Don’t download huge stock images and upload them as-is to your WordPress site. You don’t need high resolution images and you should select the size that is closest to how it will be displayed on your page. Here’s a more detailed guide about correct image sizing.
  • Reduce the number of featured items
    Usually featured items, whether posts, products etc, each come with a thumbnail image. So if you have 20 featured items you could be automatically adding 20 images to your page.
  • Reduce the number of items in any sliders/carousels/galleries
    Definitely don’t have more than one of these on a page, and if you “must” have one, limit the number of items in it to 3.
  • Remove social widgets, like embedded feeds from Twitter, Facebook, Instagram and Pinterest. Or, place them only on certain pages, but not every page.
  • Replace embedded content like Tweets with screenshots instead
  • Replace social sharing buttons with lightweight ones
    Scriptless Social Sharing is a good plugin for this purpose.
  • Reduce the number of ads on your page
  • Reduce the number of fonts that you use

Code/technical optimization techniques that reduce page size

Once you’ve done your due diligence to manually trim the content fat of your pages, then it’s time to apply broader optimization techniques to fine-tune the page size.

Image optimization

Optimize and compress all your images. There are numerous image optimization plugins and services available, such as Imagify, Smush and others.

LazyLoad images and iframes

LazyLoad-ing images means that they only load when the user scrolls to see them. So they won’t contribute to the initial loading time of your page. However, you shouldn’t LazyLoad any hero or featured image that is already in the viewport.

Remove JavaScript, delay the rest

JavaScript is one of your biggest enemies when it comes to performance. So you should remove as much of it as you can. Anything that remains you should delay so that it doesn’t impact your PageSpeed score. See our in-depth guide about reducing unused JavaScript.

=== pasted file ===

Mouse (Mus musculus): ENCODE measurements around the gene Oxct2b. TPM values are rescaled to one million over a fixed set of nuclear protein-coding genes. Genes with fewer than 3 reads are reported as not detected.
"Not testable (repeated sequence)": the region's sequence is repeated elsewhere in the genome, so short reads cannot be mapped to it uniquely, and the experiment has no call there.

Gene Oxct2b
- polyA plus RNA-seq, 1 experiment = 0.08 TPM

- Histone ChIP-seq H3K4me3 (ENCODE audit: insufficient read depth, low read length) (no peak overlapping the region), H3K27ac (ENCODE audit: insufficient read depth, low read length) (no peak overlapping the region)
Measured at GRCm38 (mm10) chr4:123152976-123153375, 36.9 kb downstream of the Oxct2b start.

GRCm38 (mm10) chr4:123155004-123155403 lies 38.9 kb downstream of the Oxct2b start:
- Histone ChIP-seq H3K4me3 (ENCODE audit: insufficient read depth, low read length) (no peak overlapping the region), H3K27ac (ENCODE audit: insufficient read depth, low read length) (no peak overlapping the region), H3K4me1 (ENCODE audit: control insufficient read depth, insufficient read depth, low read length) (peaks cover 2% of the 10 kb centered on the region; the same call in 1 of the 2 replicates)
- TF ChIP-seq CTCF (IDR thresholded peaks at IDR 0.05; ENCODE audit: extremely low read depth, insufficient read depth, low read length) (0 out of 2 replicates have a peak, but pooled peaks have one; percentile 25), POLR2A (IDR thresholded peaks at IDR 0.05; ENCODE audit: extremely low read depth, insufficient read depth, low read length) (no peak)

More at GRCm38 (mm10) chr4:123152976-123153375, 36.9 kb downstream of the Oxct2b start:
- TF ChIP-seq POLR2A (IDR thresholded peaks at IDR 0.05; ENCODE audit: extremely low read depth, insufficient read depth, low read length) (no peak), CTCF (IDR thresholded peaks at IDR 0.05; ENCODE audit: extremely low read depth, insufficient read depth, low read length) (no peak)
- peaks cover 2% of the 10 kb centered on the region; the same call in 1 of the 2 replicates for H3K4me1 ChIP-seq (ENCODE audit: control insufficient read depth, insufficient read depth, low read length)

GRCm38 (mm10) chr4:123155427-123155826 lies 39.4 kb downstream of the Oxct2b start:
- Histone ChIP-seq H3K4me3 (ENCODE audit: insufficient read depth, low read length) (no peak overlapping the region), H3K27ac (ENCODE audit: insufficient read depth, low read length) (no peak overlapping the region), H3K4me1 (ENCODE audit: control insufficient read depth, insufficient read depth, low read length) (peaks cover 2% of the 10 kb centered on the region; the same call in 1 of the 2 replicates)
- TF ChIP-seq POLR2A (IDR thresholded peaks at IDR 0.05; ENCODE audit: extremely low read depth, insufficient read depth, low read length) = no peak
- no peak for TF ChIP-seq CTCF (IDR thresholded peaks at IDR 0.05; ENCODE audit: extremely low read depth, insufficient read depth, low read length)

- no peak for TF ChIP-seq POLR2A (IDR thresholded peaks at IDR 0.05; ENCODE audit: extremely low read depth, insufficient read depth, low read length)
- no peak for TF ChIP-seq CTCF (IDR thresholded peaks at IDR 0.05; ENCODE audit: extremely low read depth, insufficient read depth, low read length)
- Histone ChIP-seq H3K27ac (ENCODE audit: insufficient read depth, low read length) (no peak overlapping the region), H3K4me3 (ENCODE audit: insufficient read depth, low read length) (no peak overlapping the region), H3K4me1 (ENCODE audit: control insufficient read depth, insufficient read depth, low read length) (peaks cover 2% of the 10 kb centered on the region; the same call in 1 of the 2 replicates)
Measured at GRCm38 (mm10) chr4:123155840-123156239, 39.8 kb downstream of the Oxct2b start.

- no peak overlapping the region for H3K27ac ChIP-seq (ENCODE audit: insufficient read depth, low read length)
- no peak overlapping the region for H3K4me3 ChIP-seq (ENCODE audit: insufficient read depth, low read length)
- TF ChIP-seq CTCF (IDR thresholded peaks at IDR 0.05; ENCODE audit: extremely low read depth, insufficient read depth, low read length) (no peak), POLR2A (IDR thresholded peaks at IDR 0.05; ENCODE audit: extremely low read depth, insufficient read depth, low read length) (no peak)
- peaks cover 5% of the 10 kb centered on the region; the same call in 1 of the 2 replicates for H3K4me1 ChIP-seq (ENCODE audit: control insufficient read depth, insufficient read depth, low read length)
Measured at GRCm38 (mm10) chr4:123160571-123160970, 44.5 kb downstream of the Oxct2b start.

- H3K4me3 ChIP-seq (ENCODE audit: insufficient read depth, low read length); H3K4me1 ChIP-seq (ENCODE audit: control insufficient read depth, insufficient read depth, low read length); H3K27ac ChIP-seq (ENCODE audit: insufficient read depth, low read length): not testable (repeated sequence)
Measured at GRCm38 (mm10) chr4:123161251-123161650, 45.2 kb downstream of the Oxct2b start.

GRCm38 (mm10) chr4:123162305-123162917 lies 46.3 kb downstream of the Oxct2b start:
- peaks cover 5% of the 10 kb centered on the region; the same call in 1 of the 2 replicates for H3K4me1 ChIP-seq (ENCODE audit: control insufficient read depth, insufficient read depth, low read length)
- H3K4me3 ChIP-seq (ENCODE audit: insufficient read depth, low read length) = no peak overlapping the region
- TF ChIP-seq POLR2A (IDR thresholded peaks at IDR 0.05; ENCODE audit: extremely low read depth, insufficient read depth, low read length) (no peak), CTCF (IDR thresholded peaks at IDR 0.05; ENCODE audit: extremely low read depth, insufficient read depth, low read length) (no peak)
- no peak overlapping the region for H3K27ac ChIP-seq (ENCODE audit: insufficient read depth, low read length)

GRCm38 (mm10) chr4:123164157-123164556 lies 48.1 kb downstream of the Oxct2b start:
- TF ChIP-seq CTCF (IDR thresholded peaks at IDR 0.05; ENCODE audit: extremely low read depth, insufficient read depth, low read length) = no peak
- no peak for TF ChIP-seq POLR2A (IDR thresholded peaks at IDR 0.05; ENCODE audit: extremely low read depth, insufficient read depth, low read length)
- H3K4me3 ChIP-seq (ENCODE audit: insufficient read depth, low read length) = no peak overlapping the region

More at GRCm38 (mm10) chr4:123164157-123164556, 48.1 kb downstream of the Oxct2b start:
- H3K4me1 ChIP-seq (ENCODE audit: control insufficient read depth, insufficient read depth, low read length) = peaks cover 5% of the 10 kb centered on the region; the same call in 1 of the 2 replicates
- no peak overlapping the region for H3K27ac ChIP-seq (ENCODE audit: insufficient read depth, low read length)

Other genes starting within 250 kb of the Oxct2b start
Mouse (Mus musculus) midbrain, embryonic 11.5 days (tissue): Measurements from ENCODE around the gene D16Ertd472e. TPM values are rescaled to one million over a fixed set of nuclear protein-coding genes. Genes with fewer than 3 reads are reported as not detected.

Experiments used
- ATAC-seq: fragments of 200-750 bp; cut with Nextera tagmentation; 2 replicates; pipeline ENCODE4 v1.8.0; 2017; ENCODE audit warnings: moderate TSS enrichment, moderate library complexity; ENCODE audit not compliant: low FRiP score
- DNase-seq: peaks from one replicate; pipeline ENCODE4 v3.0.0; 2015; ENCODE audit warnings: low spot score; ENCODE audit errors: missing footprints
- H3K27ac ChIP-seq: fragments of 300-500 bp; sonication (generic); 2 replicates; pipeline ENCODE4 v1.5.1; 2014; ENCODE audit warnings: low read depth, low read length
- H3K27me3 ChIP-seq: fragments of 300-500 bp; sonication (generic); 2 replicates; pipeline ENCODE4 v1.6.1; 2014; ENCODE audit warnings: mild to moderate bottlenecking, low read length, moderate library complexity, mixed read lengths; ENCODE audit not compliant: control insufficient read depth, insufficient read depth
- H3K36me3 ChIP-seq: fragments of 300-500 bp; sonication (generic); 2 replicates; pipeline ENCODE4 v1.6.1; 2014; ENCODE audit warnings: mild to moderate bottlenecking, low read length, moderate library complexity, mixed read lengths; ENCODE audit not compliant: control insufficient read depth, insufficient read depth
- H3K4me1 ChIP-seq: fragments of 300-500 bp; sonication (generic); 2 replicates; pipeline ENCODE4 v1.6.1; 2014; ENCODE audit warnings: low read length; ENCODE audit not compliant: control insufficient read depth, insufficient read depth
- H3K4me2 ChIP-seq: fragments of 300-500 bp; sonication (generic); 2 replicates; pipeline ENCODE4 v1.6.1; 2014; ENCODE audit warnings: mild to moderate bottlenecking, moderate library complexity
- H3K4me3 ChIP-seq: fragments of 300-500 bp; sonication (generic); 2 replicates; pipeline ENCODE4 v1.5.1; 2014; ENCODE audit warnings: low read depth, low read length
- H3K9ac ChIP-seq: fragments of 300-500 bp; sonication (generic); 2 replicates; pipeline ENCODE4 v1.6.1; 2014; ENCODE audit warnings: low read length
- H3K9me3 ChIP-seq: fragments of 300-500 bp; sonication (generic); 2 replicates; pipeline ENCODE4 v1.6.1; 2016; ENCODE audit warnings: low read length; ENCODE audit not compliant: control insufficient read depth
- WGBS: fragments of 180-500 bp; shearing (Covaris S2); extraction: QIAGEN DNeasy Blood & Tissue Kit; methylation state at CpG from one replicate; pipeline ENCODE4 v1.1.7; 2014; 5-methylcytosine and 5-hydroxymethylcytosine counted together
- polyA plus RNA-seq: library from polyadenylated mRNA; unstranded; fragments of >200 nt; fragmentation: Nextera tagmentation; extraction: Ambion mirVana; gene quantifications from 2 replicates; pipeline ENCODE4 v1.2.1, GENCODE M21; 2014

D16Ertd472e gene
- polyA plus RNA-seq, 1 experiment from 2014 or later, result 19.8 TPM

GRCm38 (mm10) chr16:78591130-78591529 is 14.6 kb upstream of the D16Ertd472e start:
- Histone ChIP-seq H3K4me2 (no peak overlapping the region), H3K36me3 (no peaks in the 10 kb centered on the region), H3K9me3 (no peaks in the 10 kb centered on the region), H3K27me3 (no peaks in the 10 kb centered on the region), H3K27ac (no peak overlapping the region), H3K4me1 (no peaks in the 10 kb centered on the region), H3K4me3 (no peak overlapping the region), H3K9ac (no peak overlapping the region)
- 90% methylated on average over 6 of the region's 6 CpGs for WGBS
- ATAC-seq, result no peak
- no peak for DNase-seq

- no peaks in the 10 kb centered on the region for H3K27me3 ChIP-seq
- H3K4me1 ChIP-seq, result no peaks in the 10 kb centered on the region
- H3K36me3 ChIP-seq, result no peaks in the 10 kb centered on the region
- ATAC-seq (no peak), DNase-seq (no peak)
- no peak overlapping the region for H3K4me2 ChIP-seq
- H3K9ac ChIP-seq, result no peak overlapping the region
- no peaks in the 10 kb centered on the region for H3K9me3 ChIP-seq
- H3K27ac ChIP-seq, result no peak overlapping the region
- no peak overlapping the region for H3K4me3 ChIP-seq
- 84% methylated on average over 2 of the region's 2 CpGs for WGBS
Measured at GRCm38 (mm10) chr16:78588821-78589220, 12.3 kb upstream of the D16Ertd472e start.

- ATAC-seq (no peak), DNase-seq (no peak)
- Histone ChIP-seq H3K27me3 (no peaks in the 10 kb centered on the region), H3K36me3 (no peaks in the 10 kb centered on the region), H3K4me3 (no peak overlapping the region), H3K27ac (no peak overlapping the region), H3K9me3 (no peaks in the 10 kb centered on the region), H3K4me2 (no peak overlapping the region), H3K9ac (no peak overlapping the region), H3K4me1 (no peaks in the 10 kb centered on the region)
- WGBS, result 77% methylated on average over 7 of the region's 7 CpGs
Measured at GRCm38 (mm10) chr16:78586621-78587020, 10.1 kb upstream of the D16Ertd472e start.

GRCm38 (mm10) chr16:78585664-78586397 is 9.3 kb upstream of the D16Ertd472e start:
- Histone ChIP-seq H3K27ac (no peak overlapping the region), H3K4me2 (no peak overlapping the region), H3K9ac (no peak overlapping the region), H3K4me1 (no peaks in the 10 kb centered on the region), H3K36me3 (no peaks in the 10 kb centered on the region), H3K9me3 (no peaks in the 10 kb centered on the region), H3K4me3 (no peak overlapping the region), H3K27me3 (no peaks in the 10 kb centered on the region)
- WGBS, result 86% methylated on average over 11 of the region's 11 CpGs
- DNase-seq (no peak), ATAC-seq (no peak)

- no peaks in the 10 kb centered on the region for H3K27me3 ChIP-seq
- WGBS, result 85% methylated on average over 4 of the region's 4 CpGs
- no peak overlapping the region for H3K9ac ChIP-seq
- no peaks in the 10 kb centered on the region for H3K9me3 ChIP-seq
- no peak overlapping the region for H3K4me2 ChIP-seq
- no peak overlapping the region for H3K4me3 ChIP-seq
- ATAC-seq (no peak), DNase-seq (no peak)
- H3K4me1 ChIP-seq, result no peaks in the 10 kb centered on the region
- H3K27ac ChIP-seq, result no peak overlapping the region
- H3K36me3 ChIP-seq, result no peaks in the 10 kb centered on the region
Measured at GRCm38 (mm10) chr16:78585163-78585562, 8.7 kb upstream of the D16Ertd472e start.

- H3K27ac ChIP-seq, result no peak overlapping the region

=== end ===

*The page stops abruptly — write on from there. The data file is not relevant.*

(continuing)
Reduce unused CSS

On most sites CSS is not a huge contributor to page size. But you should still have as little as possible. Performance plugins like WP Rocket and Perfmatters will help you remove the unused parts.

Gzip/Brotli compression

This is a fundamental optimization that will compress CSS, JavaScript and other files to reduce the download size. This should be applied by default by your webhost. It doesn’t matter if you use GZIP or Brotli, these are just different ways to do the same thing.

Caching and optimization plugins

These kinds of plugins will be able to give you the following features which will help reduce file sizes, or mitigate the impact:

  • Examples: WP Rocket, Flying Scripts, Autoptimize
  • Minification of CSS and JavaScript files
  • GZIP compression
  • LazyLoad for images and videos
  • Delay JavaScript execution
  • CSS optimization

Note that both LazyLoad and Delaying JavaScript are in some ways “tricks” that help you get a better PageSpeed score. As soon as the visitor starts interacting with the page, those scripts will load and the visitor will still be negatively impacted by their loading and processing time.

LazyLoad will only load images as they are needed, but if you haven’t optimized the images, or there’s a lot of them, it will still negatively impact your visitor. Some users pay for internet bandwidth and your site will still cost them, even if you have a high PageSpeed score.

To drive this point home, I highly recommend reading Caspar Hübinger’s post about the very real world impacts of page size, reaching far beyond your PageSpeed score.

That’s why removing content is always a better all-around strategy.

Clean-up plugins

These kinds of plugins allow you to prevent themes and plugins loading CSS and JS files where they are not needed. A few examples:

Does a CDN help you reduce the network payload?

No. Undoubtedly there are benefits to using a CDN. But it won’t impact your PageSpeed score and it won’t reduce the size of your page.

Going through these steps to trim down your pages will not only help improve the “avoid enormous network payload” warning, but will inevitably have a positive impact on other PageSpeed recommendations.

Weekly WordPress Tips To Your Inbox

  • This field is for validation purposes and should be left unchanged.

Leave a Reply

Your email address will not be published. Required fields are marked *